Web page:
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Will 1967 Palestinian refugees ever return?

The Egyptian-Israeli peace treaty may have been good for the two parties, but it has also been used to prevent Palestinians displaced in 1967 from returning to their homes.
Egyptian President Abdel Fattah al-Sisi addresses the United Nations General Assembly in the Manhattan borough of New York, U.S. September 20, 2016.   REUTERS/Eduardo Munoz - RTSOOE8
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In a speech to the UN General Assembly on Sept. 20, Egyptian President Abdel Fattah al-Sisi suggested that Israelis and Palestinians learn from the “wonderful example” of the peace between Israel and Egypt. Indeed, the peace treaty signed in 1979 between Israel and the world’s most important Arab state was joyous news for both sides. This wonderful example, however, also constitutes a grim chapter in the tragic annals of some quarter of a million Palestinians who were dispossessed of their homes in 1967 and whose lands are now being farmed by strangers.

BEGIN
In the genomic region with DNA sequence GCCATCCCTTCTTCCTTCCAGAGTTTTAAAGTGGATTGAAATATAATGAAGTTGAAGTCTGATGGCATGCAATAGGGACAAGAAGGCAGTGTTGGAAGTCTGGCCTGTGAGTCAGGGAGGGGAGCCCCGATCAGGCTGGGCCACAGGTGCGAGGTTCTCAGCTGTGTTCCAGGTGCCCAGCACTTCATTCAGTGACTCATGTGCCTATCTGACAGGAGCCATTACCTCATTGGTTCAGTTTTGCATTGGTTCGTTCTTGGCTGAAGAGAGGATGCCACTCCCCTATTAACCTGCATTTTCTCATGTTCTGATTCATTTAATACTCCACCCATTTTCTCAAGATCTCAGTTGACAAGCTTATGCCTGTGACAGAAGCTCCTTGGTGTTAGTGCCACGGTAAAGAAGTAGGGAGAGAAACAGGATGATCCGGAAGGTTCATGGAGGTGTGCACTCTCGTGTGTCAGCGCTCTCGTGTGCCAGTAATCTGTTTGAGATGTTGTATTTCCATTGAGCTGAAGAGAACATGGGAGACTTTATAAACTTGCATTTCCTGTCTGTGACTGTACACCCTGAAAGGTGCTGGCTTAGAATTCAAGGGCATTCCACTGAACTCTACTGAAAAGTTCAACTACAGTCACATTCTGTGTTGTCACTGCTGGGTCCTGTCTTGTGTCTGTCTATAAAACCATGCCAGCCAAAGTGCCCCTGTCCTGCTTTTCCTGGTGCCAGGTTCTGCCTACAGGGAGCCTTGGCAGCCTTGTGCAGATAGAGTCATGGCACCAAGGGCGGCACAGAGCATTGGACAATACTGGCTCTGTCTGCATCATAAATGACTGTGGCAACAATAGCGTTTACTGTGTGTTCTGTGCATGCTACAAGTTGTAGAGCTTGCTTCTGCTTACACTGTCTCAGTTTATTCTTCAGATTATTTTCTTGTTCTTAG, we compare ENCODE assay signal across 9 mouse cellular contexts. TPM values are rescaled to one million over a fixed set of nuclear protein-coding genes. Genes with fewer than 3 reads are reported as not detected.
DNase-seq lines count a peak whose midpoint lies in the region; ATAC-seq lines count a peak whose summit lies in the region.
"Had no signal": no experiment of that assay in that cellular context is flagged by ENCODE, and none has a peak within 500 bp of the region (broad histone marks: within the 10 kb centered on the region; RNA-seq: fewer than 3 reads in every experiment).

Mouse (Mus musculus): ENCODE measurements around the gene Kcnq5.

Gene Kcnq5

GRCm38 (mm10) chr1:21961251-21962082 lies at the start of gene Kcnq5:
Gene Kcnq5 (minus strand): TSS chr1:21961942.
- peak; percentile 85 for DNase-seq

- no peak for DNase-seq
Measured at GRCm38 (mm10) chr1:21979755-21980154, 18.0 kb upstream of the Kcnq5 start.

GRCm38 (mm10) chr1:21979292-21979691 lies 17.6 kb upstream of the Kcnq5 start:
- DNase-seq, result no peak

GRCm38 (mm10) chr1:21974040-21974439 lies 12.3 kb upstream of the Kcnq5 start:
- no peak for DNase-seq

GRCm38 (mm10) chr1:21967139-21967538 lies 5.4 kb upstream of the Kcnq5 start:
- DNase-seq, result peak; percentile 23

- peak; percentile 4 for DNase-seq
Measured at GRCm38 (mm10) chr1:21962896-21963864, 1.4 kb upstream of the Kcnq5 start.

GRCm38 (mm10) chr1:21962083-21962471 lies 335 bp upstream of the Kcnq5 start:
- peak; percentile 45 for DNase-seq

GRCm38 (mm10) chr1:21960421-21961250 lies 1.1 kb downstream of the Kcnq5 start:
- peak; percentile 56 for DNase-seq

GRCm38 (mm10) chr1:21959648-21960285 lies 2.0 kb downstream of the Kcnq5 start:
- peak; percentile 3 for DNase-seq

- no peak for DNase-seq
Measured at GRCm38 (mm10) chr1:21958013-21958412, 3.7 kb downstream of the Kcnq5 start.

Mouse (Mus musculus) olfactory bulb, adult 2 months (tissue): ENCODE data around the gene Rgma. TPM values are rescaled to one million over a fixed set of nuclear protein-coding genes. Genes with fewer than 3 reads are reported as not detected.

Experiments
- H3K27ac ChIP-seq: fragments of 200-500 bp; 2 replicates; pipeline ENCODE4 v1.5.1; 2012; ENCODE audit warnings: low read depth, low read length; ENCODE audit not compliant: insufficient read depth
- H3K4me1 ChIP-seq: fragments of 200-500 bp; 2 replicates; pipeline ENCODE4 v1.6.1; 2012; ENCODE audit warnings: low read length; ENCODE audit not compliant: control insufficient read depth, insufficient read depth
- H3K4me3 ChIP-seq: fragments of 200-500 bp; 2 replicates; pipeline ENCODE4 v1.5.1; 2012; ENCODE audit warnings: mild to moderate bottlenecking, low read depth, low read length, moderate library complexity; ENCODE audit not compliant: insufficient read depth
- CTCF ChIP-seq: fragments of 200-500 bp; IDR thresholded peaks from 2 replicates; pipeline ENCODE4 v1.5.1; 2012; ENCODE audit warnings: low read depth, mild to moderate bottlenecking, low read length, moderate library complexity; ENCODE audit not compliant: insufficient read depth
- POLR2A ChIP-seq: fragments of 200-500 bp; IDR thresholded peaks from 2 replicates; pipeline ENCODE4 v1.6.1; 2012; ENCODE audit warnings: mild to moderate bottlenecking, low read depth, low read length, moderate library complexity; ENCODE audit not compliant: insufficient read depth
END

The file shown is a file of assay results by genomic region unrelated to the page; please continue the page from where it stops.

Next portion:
Egypt has been a bitter disappointment to hundreds of thousands of Arab people, specifically, the Palestinians uprooted from their homes in the West Bank, the Gaza Strip and East Jerusalem in the June 1967 Arab-Israeli war. Some 250,000 people, a quarter of the territories’ residents at the time, many of them refugees from the 1948 war, were forced into refugee camps in neighboring Arab states (in addition to some 100,000 Syrian refugees from the Golan Heights). Egypt sold them out for a song.

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